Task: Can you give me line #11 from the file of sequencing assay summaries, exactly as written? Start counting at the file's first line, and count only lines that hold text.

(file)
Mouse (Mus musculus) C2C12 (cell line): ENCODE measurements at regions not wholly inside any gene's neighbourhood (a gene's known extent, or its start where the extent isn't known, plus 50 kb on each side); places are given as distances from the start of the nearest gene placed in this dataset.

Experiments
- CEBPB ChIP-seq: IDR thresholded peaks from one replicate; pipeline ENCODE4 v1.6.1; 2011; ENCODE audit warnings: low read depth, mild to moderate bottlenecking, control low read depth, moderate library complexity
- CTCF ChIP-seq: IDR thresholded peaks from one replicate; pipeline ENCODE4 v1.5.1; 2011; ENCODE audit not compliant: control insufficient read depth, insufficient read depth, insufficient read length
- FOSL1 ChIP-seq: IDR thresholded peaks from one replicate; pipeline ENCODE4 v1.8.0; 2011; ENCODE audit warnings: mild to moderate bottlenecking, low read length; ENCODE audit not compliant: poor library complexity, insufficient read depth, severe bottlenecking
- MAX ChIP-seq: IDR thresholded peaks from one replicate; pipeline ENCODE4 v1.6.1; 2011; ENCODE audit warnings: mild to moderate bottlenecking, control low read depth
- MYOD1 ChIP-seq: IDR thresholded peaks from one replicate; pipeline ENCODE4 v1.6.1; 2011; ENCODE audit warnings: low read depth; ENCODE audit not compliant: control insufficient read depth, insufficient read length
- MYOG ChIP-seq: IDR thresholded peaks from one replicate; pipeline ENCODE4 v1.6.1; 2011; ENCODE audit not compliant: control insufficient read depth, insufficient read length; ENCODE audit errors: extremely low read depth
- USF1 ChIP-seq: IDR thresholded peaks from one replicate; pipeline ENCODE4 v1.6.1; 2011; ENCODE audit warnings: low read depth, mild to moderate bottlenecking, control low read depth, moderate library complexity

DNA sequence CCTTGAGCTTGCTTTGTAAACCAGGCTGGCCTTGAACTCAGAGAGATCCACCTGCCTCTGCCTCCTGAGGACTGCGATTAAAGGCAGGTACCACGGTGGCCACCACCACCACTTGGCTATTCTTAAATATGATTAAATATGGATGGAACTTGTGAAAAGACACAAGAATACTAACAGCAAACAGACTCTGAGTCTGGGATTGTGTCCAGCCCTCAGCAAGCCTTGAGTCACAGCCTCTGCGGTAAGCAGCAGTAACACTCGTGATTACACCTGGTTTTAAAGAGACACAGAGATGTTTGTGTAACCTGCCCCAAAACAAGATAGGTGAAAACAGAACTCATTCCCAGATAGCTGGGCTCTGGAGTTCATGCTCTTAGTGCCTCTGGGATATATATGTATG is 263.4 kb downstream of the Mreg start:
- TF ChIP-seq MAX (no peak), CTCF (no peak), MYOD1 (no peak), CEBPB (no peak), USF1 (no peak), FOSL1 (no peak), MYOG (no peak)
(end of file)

- TF ChIP-seq MAX (no peak), CTCF (no peak), MYOD1 (no peak), CEBPB (no peak), USF1 (no peak), FOSL1 (no peak), MYOG (no peak)